Rector's Rhetoric - May 2014 - Making Peace in a Violent World
Making Peace in a Violent World
Just before Holy Week, Chris Kenney, Ruth Dickinson, and I attended the diocesan conference, “Reclaiming the Gospel of Peace,” held in Midwest City. If my memory is right, the day that we began the conference a high school student in Murrysville, Pennsylvania, stabbed twenty-two young people in a savage rampage that none of us can really comprehend. Needless to say, it was a timely gathering. The conference began with a keynote from the Archbishop of Canterbury, The Most Reverend Justin Welby, and later on, a morning reflection from The Rev. Kathleen Adams-Shepherd, Rector of Trinity Episcopal Church in Newtown, Connecticut. I attended two workshops, The Contemplative Life and Non-Violence, led by Br. James Michael Dowd from Holy Cross Monastery in West Park, New York, and Passing the Peace to a New Generation, led by The Rev. Dr. Chuck Jackson, a native Oklahoman. As many of you will remember, we used to have a small Benedictine study group at the church a few years back. Essentially, it was a prayerful study of the contemplative life based on the Rule of St. Benedict. It was a wonderful group, but after about four years it seemed to have run it course. As Brother James explained how important his monastery’s work as peacemakers had become, it occurred to me that perhaps we had been a little too hasty in disbanding, or maybe we’d just never thought about the end re-sult of prayer as being peace-making in a violent world, but it’s clear to me now that we need a second incarnation of that ministry, especially as it pertains to the change we seek to make in stemming violence. There needs to be a contemplative option in every parish.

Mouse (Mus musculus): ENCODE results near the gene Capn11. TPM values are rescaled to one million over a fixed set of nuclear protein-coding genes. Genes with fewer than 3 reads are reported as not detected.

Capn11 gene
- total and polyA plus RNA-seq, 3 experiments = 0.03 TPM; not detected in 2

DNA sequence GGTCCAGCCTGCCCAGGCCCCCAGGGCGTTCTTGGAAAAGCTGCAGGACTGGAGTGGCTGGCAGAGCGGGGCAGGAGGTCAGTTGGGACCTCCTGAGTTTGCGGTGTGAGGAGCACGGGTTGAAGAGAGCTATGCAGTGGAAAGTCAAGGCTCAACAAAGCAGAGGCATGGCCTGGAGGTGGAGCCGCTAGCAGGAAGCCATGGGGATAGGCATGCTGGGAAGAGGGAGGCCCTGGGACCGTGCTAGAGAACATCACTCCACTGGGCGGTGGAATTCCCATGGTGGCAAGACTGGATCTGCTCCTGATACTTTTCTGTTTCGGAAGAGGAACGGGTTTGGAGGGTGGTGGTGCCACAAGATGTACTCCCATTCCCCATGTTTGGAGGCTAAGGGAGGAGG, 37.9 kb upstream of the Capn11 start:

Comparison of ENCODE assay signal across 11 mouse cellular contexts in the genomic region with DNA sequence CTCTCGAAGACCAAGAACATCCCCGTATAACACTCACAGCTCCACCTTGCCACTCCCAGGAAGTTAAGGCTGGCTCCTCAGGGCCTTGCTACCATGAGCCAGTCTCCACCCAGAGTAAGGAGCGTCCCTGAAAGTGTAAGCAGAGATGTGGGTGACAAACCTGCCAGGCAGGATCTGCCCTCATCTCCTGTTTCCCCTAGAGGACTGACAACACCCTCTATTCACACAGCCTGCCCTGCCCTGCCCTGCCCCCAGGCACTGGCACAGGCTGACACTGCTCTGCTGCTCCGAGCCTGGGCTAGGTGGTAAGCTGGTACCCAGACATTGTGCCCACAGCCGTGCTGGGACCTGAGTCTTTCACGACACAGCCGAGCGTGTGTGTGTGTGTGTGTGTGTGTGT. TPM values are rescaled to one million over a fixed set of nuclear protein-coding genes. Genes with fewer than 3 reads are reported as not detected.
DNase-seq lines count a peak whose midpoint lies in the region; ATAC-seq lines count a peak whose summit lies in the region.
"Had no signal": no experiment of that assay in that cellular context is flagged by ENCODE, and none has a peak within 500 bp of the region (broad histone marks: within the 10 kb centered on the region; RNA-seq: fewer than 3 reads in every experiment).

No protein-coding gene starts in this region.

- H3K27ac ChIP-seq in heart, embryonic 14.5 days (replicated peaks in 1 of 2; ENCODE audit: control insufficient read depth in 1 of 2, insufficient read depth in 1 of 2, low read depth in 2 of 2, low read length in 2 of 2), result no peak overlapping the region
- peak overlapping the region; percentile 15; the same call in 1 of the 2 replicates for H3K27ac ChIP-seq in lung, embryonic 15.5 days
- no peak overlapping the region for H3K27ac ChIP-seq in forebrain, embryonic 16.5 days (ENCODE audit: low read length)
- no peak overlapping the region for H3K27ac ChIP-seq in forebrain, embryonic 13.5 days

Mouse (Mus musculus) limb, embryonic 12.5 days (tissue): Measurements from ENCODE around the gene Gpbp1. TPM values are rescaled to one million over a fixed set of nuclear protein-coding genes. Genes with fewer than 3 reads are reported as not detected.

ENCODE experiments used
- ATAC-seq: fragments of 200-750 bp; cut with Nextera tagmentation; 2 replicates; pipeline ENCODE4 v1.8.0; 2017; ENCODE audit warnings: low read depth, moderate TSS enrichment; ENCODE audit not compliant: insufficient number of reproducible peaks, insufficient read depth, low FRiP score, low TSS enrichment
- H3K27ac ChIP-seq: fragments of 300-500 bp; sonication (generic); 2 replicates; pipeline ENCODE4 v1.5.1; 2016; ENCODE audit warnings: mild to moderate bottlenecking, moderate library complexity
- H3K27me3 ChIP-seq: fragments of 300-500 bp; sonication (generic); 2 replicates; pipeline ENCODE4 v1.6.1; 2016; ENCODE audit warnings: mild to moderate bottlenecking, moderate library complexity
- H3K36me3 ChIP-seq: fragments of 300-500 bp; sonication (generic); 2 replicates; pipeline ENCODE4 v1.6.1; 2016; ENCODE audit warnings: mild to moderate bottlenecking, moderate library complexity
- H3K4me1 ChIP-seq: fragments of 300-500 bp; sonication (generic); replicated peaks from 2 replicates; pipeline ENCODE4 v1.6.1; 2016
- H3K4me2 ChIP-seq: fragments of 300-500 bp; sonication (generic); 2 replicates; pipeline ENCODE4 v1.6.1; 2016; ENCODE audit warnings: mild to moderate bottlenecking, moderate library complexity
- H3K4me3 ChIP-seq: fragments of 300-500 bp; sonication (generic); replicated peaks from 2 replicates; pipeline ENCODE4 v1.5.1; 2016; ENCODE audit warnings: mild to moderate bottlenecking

Chuck Jackson’s workshop had to do with the discovery of a new paradigm for parenting, and I was excited to see in his presentation a new model emerging that brought the strengths of two previous generations of parents together. I know that parenting courses are nothing new, but a good and effective one just might be a significant part of the answer.
Chuck used a couple of statements attributed to Ghandi, “Be the change you wish to see in the world,” and “A rose does not need to preach, it simply spreads its fragrance.” We know that there will be no broad sweeping changes in the world as it pertains to violence, but here is where we must begin: In our own parish, our own communities, our own families, committed to living out our Baptismal Covenant, as those who strive for justice and peace among all people.
The question for now is, “where do we go from here?” I’m excited to have two pieces of the puzzle, but frustrated because there was so much more to this conference than any of us had time to experience. In the meantime, I’ll be preparing for a new contemplative prayer ministry this summer and searching the internet and making calls about community parenting classes that make a difference. In the meantime, pray for this continued vision of what we have the resources and the grace to accomplish. Pray that we might all be ministers of a Gospel of Peace.